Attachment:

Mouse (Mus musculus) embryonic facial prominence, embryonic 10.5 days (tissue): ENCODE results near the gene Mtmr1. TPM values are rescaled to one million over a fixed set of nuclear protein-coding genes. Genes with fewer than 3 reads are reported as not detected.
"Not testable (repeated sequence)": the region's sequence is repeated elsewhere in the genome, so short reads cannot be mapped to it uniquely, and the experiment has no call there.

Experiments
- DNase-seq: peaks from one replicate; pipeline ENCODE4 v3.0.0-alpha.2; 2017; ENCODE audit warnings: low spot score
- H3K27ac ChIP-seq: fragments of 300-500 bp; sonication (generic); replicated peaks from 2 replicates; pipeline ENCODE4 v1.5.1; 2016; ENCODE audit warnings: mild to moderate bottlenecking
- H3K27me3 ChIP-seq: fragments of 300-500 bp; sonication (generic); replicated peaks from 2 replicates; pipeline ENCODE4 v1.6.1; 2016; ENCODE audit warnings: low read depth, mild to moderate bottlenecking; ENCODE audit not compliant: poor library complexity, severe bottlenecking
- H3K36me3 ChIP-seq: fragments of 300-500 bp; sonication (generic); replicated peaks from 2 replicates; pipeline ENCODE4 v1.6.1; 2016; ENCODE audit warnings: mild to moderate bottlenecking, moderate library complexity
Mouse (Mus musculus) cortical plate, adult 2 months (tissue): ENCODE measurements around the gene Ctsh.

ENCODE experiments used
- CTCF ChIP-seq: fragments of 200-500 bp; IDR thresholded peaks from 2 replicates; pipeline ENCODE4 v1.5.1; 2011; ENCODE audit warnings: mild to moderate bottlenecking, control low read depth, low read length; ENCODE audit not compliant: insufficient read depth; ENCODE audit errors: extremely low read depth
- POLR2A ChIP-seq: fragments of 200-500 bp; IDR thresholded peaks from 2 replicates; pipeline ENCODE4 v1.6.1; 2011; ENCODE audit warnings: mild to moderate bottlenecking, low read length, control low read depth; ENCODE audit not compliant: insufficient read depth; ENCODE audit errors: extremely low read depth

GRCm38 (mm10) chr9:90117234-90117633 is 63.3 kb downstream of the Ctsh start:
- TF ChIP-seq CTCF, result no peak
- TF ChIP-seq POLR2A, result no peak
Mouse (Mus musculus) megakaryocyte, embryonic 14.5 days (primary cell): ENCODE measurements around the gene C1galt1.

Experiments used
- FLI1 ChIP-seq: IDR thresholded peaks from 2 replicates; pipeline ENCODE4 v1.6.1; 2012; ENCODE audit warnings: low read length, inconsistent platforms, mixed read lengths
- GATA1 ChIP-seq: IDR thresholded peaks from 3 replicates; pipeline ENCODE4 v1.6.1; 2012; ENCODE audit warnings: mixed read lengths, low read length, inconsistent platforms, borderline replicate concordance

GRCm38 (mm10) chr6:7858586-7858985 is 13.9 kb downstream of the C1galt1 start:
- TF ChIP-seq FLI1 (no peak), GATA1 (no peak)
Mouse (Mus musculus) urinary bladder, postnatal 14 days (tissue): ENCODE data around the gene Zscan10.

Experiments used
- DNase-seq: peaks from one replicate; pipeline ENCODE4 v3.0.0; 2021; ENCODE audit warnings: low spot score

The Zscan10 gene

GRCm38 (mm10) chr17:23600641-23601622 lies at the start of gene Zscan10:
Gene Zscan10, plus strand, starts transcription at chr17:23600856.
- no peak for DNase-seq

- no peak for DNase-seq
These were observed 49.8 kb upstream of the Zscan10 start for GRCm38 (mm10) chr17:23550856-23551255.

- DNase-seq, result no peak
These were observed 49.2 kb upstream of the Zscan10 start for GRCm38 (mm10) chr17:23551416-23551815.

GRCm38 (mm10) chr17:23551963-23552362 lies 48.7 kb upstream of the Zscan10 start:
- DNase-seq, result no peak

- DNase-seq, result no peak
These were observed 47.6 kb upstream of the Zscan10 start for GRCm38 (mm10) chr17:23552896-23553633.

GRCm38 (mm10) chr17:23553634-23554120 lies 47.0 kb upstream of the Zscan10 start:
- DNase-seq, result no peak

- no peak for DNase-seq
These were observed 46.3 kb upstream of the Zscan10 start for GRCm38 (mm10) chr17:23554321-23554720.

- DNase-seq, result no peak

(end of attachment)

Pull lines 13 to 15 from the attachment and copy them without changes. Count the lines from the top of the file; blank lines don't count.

- TF ChIP-seq CTCF, result no peak
- TF ChIP-seq POLR2A, result no peak
Mouse (Mus musculus) megakaryocyte, embryonic 14.5 days (primary cell): ENCODE measurements around the gene C1galt1.